Murata Micro Blower Drive with Auto-Tune

April 4th, 2017
Murata Micro Blower Drive with Auto-Tune

I just discovered this part recently, they are quite interesting and I can imagine all kinds of neat applications for this device.

The principle of operation is very similar to a piezoelectric beeper, only the operating frequency is an inaudible 25 kHz, the unit has a diaphragm that is excited into vibration by a piezo-ceramic disc, the vibrations induce an airflow through the device at an impressive rate of up to 1 liter per minute and can produce pressure differences up to 2 kPa. (not at the same time!) It's also TINY! you can fit this device into tight spaces and do things that would be very difficult any other way.

I ordered a few samples from Digikey. ($15.98 each) The first look at the data sheet reveals a sparse set of specifications, not enough information to really understand what the thing is, or how to use it - a pathetic data sheet to say the least.

The data sheet shows the resonant frequency of 24-27 kHz, with a recommended drive of 20 V peak-to-peak, what they don't tell you is the fact that the thing must be driven exactly on resonance to perform well, if you are off-resonance more than 2%, the performance is miserable. I don't understand why they don't make an effort to explain this critical point in the data sheet!

I quickly realized that the only way to really utilize this part is to drive it exactly on resonance, I set out to design a simple auto-tuning driver that could keep the drive frequency dead-nuts on resonance, without adjustment.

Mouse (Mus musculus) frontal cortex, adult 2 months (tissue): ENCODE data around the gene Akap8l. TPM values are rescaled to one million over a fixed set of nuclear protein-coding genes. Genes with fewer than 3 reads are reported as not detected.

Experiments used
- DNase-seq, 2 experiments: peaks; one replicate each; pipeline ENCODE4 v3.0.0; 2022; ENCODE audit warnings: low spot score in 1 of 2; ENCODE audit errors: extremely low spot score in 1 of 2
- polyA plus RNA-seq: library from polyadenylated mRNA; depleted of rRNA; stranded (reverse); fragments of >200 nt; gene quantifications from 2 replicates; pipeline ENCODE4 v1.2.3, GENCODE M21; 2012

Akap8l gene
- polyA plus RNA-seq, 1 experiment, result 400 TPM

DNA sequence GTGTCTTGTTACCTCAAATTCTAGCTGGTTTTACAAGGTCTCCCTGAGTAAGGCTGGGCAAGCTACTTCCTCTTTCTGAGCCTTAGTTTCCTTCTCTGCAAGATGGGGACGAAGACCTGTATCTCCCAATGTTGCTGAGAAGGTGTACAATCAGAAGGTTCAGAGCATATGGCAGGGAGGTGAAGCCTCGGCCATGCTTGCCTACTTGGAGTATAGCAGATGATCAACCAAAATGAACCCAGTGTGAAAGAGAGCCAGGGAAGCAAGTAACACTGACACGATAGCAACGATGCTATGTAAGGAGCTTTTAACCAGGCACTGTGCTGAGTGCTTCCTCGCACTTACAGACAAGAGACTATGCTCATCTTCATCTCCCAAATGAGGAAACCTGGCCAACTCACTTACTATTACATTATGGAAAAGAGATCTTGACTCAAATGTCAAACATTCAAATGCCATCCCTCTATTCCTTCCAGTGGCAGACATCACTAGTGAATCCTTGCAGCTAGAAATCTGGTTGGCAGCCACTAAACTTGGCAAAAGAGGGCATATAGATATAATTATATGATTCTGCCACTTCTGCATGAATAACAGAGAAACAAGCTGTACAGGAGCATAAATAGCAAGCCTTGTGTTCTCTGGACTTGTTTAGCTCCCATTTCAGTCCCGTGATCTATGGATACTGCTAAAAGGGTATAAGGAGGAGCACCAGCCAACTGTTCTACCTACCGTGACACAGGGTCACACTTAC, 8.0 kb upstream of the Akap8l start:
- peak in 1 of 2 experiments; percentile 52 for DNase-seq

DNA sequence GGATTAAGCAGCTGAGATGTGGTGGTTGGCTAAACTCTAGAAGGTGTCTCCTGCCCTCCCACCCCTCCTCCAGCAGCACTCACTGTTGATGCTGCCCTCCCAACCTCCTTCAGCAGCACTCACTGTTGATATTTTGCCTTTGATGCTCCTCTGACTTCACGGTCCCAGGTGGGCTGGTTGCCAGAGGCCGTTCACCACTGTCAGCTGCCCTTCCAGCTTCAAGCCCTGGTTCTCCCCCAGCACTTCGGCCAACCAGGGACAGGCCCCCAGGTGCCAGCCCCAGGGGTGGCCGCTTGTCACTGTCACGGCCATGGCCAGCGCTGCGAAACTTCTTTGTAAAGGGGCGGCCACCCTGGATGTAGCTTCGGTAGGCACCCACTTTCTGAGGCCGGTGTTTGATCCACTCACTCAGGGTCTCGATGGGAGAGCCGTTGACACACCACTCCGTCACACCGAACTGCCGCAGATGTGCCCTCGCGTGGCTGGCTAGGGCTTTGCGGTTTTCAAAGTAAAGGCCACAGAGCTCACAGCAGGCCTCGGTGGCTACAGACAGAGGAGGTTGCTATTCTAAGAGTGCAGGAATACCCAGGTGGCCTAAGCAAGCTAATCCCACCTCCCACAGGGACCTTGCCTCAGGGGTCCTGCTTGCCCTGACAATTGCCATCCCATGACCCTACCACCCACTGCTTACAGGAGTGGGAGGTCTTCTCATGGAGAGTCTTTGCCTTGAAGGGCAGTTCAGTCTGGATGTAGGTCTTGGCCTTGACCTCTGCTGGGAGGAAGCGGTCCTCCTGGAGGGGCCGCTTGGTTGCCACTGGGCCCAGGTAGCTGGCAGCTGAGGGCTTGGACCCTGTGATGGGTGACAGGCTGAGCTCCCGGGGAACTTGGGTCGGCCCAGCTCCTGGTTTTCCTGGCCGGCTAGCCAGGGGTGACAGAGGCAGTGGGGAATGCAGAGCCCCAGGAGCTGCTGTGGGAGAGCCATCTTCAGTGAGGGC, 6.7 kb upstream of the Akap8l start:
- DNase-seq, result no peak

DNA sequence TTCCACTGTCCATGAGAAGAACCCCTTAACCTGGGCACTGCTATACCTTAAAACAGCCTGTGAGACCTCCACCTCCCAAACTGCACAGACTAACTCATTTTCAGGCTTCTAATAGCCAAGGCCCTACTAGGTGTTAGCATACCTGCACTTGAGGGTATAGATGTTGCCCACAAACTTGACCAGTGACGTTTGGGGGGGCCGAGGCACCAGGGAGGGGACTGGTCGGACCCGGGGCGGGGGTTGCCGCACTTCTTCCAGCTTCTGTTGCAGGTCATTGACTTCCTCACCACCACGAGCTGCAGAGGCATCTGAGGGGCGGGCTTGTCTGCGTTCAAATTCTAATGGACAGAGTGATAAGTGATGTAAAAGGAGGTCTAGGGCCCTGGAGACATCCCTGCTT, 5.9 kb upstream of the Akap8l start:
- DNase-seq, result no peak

Murata does supply a driver reference design that does this, but it is a half-bridge that requires a 20 volt supply for full excitation, I want to use lower system voltages so I opted for a full bridge design. The next step will be to design a 5V version that uses a transformer to boost the output voltage to 20V.

The circuit is based on a PIC16F1455 MCU that drives a simple transistor H-bridge from 12 volts to provide the drive, a sampling circuit analyzes the voltage waveform on the ceramic resonator to detect the resonant condition, adjusting the MCU's OSCTUNE register to tweak the frequency into perfect resonance.

The 25 kHz drive is bit banged, along with pulses phased to sample the voltage on the resonator at two points in each half cycle, the voltages are sampled and stored on two capacitors via a 4066 analog switch, an interrupt routine samples these two capacitors every few seconds to determine the phase relationship between the resonator and the imposed drive signal. When the part is in perfect resonance, the back emf is 180 degrees out of phase with the drive, in this condition, the voltages on the capacitors are about equal, the drive simply tweaks the MCU's clock until the voltages match.

A few subtleties:

The sampling cycle interrupts the drive, I balance the timing so when the drive turns on again, it's still in phase, otherwise it would make an audible 'click' and it would also snub the resonator until the phase sync'd up again.

The program samples less frequently when the drive detects resonance, more frequently when it's way off- so it converges quickly.

I added a GATE input to turn it off without losing the tuning parameters, this makes it start instantly, on resonance.

Now that I have a neat way to get the most out of this cool new technology, I will be exploring new ways to actuate mechanisms, move fluids and much more.

Attached Files: